In addition, we have stressed the relevance of three-body decay channels for a consistent evaluation of the total widths and branching ratios at the full one-loop order. The IR effects of the two-body widths are indeed mirrored by double logarithms in the radiation of electroweak gauge bosons, whereas the emission of light Higgs bosons only contributes at single-logarithmic order. Contrarily to the radiation of gluons and photons in QCD/QED, the radiation of electroweak gauge bosons leads to clearly distinguishable final states (due to the explicit IR cutoff fulfilled by the mass of the gauge bosons) and, in any case, the definition of an inclusive width is non-trivial (e. g. due to the flavor changes associated to emissions of *W* bosons). On the other hand, the off-shell three-body signals exhibit the expected soft and collinear characteristics that could make them difficult to extract experimentally.

Numerically, the inclusion of the three-body decays largely compensates the suppression of the two-body widths associated to electroweak effects, resulting in an approximately stable total width when simultaneously including or discarding the electroweak virtual corrections and real emissions. As a consequence, the branching ratios into two-body final states are fully sensitive to the suppression of the two-body widths associated to the double-logarithmic effects. We insist upon our conclusion that an estimation of the total Higgs widths and the branching ratios at the one-loop order solely from the loop-corrected two-body widths fails to capture the actual impact of the electroweak corrections.

In this work, we have focused on final states with SM fermions, since they are the expectedly leading decay channels of heavy doublet-like Higgs bosons involving SM particles in the final state – bosonic decays are suppressed in the decoupling limit. However, the main ingredients that we have discussed here also apply in alternative scenarios, e. g. decays into bosonic or SUSY final states. Indeed, three-body channels always need to be considered in parallel with one-loop corrections for a consistent order-counting and the Sudakov effects are always expected to emerge in electroweak corrections as long as there exists a hierarchy between the mass of the decaying Higgs (center-of-mass energy) and the decay products. However, these effects are only significant if the born-level amplitude itself is unsuppressed. By lowering the scale of the SUSY spectrum such that heavy Higgs bosons can decay into (comparatively) light pairs of neutralinos, charginos or sfermions, we should thus again recover sizable Sudakov corrections and relevant three-body decay widths in these channels with SUSY final states.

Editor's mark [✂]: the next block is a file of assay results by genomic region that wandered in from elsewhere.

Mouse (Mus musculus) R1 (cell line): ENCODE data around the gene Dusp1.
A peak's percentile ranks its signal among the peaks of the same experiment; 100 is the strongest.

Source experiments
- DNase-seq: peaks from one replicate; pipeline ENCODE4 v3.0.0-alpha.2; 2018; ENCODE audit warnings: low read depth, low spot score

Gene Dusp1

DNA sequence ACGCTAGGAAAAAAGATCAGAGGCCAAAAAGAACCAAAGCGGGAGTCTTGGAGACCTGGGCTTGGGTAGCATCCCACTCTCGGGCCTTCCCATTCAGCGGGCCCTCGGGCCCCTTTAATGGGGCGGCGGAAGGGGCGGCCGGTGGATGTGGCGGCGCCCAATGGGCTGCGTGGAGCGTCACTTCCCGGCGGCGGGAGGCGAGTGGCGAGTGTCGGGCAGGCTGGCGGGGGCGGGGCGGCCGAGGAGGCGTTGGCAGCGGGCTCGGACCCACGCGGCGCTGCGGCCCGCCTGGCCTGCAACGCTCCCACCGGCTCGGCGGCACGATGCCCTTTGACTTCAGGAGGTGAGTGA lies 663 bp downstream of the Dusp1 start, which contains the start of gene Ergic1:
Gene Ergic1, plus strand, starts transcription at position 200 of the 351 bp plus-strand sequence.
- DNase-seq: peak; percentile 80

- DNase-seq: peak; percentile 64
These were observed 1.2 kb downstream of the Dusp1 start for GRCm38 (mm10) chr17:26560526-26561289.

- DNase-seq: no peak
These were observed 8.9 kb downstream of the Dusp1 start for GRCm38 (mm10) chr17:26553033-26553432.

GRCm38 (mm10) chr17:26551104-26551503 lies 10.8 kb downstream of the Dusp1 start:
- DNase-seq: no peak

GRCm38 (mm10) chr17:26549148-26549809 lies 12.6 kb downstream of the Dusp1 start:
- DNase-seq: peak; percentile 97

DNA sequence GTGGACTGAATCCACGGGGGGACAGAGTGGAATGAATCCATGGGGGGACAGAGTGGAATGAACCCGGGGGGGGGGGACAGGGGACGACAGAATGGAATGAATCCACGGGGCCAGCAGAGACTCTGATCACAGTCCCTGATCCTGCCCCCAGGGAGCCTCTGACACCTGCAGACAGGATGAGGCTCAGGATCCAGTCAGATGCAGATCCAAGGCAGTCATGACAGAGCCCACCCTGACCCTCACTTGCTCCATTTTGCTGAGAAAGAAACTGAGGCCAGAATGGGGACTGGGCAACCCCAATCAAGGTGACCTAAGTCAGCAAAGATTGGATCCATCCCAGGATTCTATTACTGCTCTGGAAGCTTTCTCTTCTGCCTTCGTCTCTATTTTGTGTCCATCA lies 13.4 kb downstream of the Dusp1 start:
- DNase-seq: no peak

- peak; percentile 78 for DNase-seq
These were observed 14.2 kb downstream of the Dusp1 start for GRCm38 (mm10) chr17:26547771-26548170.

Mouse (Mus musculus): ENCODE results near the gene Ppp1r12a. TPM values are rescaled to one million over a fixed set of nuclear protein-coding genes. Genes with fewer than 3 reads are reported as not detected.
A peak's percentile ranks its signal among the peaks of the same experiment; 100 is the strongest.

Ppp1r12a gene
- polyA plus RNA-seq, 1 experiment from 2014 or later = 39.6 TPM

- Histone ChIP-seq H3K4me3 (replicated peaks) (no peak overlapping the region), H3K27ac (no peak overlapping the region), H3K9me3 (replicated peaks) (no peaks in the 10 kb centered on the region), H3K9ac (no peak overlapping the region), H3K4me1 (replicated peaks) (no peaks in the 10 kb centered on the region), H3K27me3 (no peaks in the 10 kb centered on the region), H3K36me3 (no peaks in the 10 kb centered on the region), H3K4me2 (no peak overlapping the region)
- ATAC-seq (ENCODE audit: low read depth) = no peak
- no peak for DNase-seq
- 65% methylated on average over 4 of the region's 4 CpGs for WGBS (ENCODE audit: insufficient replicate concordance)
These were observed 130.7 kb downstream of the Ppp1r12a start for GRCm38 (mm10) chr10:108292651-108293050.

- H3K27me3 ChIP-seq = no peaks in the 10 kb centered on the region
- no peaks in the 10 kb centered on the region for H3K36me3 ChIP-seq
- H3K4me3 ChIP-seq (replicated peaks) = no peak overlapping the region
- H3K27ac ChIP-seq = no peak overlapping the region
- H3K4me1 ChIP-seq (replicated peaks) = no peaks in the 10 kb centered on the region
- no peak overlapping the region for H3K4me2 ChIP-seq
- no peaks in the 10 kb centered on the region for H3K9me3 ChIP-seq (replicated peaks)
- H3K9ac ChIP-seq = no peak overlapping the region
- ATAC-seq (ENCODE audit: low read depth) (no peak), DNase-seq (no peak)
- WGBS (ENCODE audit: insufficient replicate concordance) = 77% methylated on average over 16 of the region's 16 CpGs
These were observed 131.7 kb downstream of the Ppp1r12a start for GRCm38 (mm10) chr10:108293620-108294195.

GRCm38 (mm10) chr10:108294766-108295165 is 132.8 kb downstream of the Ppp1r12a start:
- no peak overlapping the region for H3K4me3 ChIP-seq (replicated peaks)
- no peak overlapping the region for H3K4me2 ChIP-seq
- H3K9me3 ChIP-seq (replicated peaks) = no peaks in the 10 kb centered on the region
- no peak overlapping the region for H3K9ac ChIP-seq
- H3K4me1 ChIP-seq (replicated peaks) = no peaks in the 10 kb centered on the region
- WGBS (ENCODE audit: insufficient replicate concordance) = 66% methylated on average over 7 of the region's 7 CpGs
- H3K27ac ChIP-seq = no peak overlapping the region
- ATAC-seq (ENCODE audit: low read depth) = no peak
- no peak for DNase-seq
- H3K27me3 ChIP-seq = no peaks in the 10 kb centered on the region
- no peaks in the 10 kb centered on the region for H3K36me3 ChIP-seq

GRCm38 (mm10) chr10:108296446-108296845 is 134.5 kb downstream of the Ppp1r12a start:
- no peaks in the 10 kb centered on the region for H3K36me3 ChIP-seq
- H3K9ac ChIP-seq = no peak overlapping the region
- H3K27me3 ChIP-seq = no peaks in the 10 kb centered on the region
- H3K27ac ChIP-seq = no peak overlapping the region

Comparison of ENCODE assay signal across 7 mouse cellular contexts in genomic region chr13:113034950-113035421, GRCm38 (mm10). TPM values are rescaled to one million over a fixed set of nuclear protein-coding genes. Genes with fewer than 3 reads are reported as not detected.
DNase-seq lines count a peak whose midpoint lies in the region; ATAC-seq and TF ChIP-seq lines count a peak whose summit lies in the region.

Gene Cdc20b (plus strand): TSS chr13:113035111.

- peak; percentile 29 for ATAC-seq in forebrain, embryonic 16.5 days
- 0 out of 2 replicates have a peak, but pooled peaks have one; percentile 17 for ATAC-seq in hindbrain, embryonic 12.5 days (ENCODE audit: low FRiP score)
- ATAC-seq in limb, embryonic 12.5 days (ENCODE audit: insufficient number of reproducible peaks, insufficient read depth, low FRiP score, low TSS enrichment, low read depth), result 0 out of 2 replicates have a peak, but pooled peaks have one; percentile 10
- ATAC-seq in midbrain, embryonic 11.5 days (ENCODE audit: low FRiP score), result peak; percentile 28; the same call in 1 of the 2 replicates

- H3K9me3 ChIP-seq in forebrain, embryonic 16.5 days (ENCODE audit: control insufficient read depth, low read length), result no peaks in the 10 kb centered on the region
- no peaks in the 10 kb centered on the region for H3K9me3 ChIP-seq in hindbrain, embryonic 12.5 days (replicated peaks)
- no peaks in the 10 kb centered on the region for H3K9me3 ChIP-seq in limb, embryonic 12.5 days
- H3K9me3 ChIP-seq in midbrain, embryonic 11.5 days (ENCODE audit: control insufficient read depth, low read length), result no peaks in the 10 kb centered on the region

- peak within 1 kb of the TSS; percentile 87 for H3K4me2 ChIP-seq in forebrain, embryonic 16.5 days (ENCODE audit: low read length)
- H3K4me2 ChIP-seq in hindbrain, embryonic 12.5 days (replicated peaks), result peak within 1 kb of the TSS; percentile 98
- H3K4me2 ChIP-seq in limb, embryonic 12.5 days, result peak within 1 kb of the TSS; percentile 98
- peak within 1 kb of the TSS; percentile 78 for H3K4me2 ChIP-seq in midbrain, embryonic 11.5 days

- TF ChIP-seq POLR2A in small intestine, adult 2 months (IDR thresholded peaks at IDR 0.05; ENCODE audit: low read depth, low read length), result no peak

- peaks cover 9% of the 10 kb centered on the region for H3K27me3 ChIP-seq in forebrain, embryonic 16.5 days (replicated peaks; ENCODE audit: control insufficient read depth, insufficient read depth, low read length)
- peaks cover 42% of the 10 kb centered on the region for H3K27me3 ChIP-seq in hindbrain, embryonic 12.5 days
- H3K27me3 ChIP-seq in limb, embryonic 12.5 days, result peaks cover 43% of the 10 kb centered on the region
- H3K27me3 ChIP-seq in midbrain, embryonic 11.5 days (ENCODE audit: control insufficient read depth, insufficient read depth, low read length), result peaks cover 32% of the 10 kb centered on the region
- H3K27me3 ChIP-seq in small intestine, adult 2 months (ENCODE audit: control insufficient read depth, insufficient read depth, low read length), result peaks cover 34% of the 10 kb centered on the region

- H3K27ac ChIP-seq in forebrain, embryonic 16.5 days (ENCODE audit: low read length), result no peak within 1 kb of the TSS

## Footnotes

- 1.
Decays of a heavy doublet into another heavy doublet state plus a gauge boson are kinematically inaccessible, in general. However, production of an off-shell gauge boson decaying into fermions has been considered e. g. in [66].

- 2.
Equivalently, it would be possible to factorize only the contributions to dimension 4 operators. For commodity in the processing of diagrams, it is more convenient to us to factor out the full SUSY contribution. The difference between the two procedures is a formally and numerically subleading term in the considered scenario.

- 3.
On the other hand, part of the signal \(h_2\rightarrow W^-t\bar{b}\,\) could be counted as \(h_2\rightarrow t\bar{t}\,\) events. However, for the considered value of \(\tan \beta \), most of the contributions from radiated gauge bosons are actually associated with the Yukawa coupling of the bottom and would thus be more appropriately attached to \(\Gamma \left[ h_2\rightarrow b\bar{b}\,\right] \) in an inclusive analysis.

## Notes

### Acknowledgements

We thank S. Heinemeyer, M. Stahlhofen and G. Weiglein for useful discussions. S. P. acknowledges support by the ANR Grant “HiggsAutomator” (ANR-15-CE31-0002).